YOLO Real time detection on CPU

We’re going to learn in this tutorial how to detect objects in real time running YOLO on a CPU.

If you’re a complete beginner about YOLO I highly suggest to check out my other tutorial about YOLO object detection on images, before proceding with realtime detection, as I’m going to use most of the same code I explained there.

Why did I specify that we’re going to perform the detection using the CPU?

I did specify this as with the deep learning frameworks it’s possible to do the detection using the CPU or the GPU.

YOLO on CPU vs YOLO on GPU?

I’m going to quickly to compare yolo on a cpu versus yolo on the gpu explaining advantages and disadvantages for both of them.

YOLO on CPU

The big advantage of running YOLO on the CPU is that it’s really easy to set up and it works right away on Opencv withouth doing any further installations. You only need Opencv 3.4.2 or greater.

The disadvantage is that YOLO, as any deep neural network runs really slow on a CPU and we will be able to process only a few frames per second.
Not really good for a realtime detection.

YOLO on GPU

Instead YOLO on a GPU is really fast, and with a good gpu you can process 45 or more frames per seconds.
So we’re not talking about a small speed difference between a CPU and a GPU, but a huge difference where the GPU greatly outperform the CPU by 20 times faster or more.

The disadvantage is that for a beginner setting up a deep neural network on a GPU can be a really harsh process.
Also it doesn’t work with all the GPUs but only with NVIDIA GPUs wich are compatible with CUDA.
For example right now I’m using a laptop with an AMD Radeon GPU, so it won’t work.

We import the libraries and we load the Network.

import cv2
import numpy as np
import time

# Load Yolo
net = cv2.dnn.readNet("weights/yolov3-tiny.weights", "cfg/yolov3-tiny.cfg")
classes = []
with open("coco.names", "r") as f:
    classes = [line.strip() for line in f.readlines()]
layer_names = net.getLayerNames()
output_layers = [layer_names[i[0] - 1] for i in net.getUnconnectedOutLayers()]
colors = np.random.uniform(0, 255, size=(len(classes), 3))

We then load the the camera.

We get the starting time and the frame ID in order to calculate later how many frames per second FPS we are processing.

# Loading camera
cap = cv2.VideoCapture(0)

font = cv2.FONT_HERSHEY_PLAIN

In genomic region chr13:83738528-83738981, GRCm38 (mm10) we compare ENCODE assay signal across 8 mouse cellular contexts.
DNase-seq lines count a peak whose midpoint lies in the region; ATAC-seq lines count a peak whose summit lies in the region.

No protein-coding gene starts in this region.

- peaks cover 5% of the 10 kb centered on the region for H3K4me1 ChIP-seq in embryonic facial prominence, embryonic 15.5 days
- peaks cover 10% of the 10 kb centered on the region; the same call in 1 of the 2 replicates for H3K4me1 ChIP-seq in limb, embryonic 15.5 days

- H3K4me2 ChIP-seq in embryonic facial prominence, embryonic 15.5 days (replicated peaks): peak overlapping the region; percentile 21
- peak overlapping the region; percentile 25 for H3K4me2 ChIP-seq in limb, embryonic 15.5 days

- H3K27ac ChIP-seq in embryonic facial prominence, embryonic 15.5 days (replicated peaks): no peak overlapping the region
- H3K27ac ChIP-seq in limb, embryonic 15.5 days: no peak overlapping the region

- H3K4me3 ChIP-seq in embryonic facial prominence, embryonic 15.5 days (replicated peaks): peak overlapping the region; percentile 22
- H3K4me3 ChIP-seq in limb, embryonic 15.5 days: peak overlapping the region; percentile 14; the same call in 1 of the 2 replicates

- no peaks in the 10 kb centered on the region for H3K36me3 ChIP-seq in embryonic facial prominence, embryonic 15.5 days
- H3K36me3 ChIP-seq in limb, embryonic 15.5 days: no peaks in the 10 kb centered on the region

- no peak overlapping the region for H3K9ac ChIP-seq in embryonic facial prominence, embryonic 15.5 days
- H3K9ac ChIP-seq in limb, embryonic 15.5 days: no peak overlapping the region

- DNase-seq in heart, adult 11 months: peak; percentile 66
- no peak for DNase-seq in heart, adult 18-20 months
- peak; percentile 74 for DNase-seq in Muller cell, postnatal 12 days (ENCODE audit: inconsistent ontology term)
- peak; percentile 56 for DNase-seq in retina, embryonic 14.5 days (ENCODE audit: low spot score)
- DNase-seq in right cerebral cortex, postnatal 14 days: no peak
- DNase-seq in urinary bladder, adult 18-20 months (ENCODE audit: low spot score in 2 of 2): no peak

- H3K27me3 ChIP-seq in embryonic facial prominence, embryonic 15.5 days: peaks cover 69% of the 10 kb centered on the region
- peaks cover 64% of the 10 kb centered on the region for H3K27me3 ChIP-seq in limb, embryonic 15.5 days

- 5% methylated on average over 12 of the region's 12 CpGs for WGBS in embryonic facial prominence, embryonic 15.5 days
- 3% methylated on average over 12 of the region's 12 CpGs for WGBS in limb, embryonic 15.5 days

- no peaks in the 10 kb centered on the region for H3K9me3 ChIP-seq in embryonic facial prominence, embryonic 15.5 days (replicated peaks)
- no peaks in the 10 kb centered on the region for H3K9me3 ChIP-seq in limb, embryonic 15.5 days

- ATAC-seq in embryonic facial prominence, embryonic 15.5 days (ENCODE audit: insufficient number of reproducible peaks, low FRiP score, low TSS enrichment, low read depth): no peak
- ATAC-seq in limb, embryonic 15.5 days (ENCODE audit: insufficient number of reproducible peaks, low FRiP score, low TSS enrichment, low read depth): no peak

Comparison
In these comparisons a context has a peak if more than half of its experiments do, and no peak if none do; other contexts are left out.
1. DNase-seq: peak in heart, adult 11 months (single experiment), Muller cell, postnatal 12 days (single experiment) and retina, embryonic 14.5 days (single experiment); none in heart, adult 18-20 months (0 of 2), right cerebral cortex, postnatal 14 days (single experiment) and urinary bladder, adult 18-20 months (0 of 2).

starting_time = time.time()
frame_id = 0

We run the while loop and we extract the frame from the camera.

while True:
    _, frame = cap.read()
    frame_id += 1

    height, width, channels = frame.shape

We perform the detection.
All this code below is explained in my other tutorial.

    # Detecting objects
    blob = cv2.dnn.blobFromImage(frame, 0.00392, (416, 416), (0, 0, 0), True, crop=False)

    net.setInput(blob)
    outs = net.forward(output_layers)

    # Showing informations on the screen
    class_ids = []
    confidences = []
    boxes = []
    for out in outs:
        for detection in out:
            scores = detection[5:]
            class_id = np.argmax(scores)
            confidence = scores[class_id]
            if confidence > 0.2:
                # Object detected
                center_x = int(detection[0] * width)
                center_y = int(detection[1] * height)
                w = int(detection[2] * width)
                h = int(detection[3] * height)

                # Rectangle coordinates
                x = int(center_x - w / 2)
                y = int(center_y - h / 2)

                boxes.append([x, y, w, h])
                confidences.append(float(confidence))
                class_ids.append(class_id)

    indexes = cv2.dnn.NMSBoxes(boxes, confidences, 0.4, 0.3)

    for i in range(len(boxes)):
        if i in indexes:
            x, y, w, h = boxes[i]
            label = str(classes[class_ids[i]])
            confidence = confidences[i]
            color = colors[class_ids[i]]
            cv2.rectangle(frame, (x, y), (x + w, y + h), color, 2)
            cv2.rectangle(frame, (x, y), (x + w, y + 30), color, -1)
            cv2.putText(frame, label + " " + str(round(confidence, 2)), (x, y + 30), font, 3, (255,255,255), 3)

We then calculate the FPS by deviding the elapsed time by the number of the frames and we show everything on the screen.

    elapsed_time = time.time() - starting_time
    fps = frame_id / elapsed_time
    cv2.putText(frame, "FPS: " + str(round(fps, 2)), (10, 50), font, 3, (0, 0, 0), 3)
    cv2.imshow("Image", frame)
    key = cv2.waitKey(1)
    if key == 27:
        break

cap.release()
cv2.destroyAllWindows()
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